Cannabis for Non-Alcoholic Fatty Liver Disease
Nonalcoholic fatty liver disease is a common disorder of the liver, although it should be treated as soon as possible otherwise complications can lead to cirrhosis.
Detection of nonalcoholic fatty liver disease can be difficult since it usually presents no symptoms; but when they do, these include fatigue, pain in the upper right abdomen, and an enlarged liver. Experts still don’t know what causes some people to accumulate fat in the liver, while others don’t. There is also a lack in information as to why some cases of nonalcoholic fatty liver disease suffer from complications that lead to cirrhosis, while others don’t.
However, there are certain risk factors involved. People who are overweight, have insulin resistance, high blood sugar, and high levels of fat are more prone to developing nonalcoholic fatty liver disease. Other risk factors include metabolic syndrome, sleep apnea, type 2 diabetes, and polycystic ovarian syndrome.
Treatment for nonalcoholic fatty liver disease usually involves exercise and a health diet with the goal of weight loss. Losing excess weight helps patients reduce the risk for complications. If patients have difficulties losing weight, they can also undergo weight-loss surgery especially for those who need to lose over 50 pounds. Some doctors recommend hepatitis A and B vaccinations to protect the liver from further damage caused by viruses. In severe cases, or wherein complications in the liver have already occurred, a liver transplant may be the only solution.
How Can Cannabis Help?
A 2013 study showed that the endocannabinoid system plays a role in several diseases including nonalcoholic fatty liver disease. The researchers found that pharmacological modulation of the endocannabinoid system for treating metabolic syndrome as well as nonalcoholic fatty liver disease may have promise in the future although more studies are needed.
In a 2015 study published in the Journal of Hepatology, cannabis has shown to be promising in treating as well as preventing nonalcoholic fatty liver disease. The researchers stated, “Obesity and associated metabolic syndrome have quickly become a pandemic and major detriment to human health globally. The presence of nonalcoholic fatty liver disease in obesity has been linked to the worsening of the metabolic syndrome, including the development of insulin resistance and cardiovascular disease.”
The researchers studied the impact of cannabinoids CBD and THCV on the participants’ lipid levels, through “a variety of in vitro and in vivo systems, with special emphasis on models of hepatosteatosis”. They found that “THCV and CBD directly reduce accumulated lipid levels in vitro in a hepatosteatosis model.”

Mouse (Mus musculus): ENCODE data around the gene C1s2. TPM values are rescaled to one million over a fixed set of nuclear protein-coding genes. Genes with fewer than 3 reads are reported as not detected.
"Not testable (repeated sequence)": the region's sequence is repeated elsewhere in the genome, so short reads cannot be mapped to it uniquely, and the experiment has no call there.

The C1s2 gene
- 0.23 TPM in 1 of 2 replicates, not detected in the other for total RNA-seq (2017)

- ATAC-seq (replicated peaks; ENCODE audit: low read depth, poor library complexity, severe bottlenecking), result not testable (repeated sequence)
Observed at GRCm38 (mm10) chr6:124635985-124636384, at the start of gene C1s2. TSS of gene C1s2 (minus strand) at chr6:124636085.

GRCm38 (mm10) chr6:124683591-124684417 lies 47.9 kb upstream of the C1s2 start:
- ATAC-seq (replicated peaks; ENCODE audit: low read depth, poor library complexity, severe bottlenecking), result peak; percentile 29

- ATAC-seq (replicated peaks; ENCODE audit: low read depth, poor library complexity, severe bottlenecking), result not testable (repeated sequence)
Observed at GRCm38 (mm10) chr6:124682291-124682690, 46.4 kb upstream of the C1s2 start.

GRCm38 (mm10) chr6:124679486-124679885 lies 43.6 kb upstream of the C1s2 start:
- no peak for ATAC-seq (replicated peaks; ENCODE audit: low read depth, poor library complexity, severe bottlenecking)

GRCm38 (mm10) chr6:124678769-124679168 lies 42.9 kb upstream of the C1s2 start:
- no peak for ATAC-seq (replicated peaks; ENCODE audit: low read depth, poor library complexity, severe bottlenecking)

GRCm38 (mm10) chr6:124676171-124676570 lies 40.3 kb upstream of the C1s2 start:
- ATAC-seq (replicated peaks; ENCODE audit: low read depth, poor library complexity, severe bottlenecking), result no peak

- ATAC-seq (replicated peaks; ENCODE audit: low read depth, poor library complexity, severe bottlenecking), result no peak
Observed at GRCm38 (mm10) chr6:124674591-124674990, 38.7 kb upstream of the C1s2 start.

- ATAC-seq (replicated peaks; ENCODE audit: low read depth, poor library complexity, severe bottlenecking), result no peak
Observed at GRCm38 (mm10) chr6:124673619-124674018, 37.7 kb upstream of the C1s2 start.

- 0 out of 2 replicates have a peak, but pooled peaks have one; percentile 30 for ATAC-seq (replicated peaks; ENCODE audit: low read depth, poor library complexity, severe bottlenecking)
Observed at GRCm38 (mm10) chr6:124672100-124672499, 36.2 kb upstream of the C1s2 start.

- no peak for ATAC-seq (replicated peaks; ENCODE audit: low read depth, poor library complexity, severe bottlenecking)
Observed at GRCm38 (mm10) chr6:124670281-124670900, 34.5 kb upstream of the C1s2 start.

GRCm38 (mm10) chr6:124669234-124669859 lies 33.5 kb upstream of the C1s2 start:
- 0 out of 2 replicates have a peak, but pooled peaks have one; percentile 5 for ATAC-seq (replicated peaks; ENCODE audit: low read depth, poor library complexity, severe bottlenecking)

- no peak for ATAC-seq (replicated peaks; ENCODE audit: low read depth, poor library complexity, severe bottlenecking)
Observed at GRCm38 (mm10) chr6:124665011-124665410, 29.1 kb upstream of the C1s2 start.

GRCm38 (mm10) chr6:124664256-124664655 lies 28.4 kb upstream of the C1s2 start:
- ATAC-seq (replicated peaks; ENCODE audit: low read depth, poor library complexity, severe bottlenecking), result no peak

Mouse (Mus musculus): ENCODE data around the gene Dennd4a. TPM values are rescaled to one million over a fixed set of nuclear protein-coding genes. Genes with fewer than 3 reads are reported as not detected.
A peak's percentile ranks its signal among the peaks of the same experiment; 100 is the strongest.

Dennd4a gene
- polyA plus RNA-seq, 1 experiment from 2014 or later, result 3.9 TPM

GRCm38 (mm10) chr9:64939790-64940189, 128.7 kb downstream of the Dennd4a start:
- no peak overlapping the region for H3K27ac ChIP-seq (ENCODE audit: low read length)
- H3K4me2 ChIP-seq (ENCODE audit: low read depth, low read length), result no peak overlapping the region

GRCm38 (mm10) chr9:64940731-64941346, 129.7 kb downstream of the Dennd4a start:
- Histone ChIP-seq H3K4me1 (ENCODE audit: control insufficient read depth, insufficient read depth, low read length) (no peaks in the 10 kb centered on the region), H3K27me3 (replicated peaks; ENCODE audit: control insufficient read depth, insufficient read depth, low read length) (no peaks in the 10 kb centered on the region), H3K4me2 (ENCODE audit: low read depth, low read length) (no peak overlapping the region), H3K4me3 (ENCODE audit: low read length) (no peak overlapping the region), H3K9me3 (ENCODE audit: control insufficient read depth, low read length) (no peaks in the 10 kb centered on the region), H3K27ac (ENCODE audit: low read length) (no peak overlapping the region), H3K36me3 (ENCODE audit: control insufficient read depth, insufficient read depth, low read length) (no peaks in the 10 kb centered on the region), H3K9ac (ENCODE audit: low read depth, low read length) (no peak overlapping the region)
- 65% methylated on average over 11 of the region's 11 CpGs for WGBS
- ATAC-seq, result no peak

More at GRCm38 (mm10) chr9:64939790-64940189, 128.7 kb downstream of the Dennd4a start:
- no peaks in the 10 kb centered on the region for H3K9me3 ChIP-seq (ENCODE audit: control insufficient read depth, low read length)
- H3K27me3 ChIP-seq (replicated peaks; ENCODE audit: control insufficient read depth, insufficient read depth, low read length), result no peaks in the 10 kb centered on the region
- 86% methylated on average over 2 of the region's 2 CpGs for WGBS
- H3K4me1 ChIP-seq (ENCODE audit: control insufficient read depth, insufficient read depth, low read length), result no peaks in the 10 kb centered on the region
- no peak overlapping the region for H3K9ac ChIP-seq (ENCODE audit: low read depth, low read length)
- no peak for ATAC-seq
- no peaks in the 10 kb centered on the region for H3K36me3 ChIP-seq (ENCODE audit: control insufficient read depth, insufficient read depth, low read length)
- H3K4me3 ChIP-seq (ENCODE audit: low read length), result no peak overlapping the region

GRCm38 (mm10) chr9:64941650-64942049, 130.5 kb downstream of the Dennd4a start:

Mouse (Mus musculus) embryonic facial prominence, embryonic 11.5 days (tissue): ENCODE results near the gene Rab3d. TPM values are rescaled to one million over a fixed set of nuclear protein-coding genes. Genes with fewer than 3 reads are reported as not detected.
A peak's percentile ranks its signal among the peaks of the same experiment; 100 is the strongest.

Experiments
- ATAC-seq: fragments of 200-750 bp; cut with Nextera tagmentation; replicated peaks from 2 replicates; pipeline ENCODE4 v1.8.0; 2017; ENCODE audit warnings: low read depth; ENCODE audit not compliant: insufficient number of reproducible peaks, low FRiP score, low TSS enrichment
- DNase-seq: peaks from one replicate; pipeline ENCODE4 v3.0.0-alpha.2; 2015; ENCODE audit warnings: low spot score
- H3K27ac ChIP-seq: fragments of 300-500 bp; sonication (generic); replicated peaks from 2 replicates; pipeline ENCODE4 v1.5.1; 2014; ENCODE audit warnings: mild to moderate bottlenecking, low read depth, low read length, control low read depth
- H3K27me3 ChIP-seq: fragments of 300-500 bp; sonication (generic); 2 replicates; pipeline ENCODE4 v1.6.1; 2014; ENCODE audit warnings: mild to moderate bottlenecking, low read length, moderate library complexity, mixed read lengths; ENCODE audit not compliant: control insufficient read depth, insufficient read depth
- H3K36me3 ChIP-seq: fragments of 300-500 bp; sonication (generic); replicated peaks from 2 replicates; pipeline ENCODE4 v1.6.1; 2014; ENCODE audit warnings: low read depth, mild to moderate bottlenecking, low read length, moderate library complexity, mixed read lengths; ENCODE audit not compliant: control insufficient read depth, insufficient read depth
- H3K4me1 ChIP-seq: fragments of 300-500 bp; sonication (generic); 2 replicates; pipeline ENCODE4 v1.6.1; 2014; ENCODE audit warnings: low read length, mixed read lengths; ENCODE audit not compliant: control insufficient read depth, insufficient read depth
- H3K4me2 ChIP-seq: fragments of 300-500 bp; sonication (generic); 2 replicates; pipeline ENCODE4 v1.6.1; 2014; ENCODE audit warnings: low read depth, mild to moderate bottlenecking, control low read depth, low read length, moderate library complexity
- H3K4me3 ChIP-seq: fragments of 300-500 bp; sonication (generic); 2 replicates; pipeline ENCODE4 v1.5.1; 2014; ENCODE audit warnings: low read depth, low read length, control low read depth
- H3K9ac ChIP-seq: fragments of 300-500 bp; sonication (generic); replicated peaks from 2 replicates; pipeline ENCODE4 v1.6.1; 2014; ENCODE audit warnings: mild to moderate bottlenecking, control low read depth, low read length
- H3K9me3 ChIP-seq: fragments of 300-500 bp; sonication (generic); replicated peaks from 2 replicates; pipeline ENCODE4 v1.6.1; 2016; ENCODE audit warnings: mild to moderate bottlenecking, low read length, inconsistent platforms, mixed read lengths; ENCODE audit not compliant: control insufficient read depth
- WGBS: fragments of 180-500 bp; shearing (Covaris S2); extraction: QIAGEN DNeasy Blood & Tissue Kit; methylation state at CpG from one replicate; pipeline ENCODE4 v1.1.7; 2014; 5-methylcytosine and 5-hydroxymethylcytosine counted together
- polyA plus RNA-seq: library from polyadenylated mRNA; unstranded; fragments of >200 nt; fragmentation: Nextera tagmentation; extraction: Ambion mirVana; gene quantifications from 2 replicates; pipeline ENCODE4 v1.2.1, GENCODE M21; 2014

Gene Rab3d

They also add, “Currently, there are few options to treat NAFLD, including life style changes and insulin sensitizers. Recent evidence suggests that the cannabinoids THCV and CBD improve insulin sensitivity; we aimed at studying their effects on lipid levels.”
In a more recent study in May 2017, new research reveals that frequent cannabis users are at lower risk for developing fatty liver disease. The study, which is a first of its kind, was conducted by researchers at the University of Massachusetts Medical School. The objective of the study was to analyze the relationship between nonalcoholic fatty liver disease and cannabis use, leading to significant findings. The researchers studied a large sample size of 5.8 million patients from over 40 states and 3,000 hospitals. They discovered that there is a link between cannabis and the disease; and heavy users are actually significantly less prone to developing the condition in life.
According to the researchers, the study “revealed that cannabis users showed significantly lower NAFLD prevalence compared to non-users.” Among the participants, occasional cannabis users had a 15% reduced risk for developing nonalcoholic fatty liver disease, while regular users were as much as 52% less likely. The current known limitations of the study is that there is no information about the strength and kind of strains were used by the participants, or what method of delivery they chose to use. Despite this, the researchers suggest that more molecular level studies be done about this topic.
It seems that the role cannabis plays for treating liver conditions is no secret; in fact, GW Pharmaceuticals may have already discovered this. In animal studies, they have found that compounds in cannabis have been beneficial in treating diabetes while effectively reducing fat in many irreplaceable organs, including the liver.
Have you used cannabis to treat or prevent nonalcoholic fatty liver disease?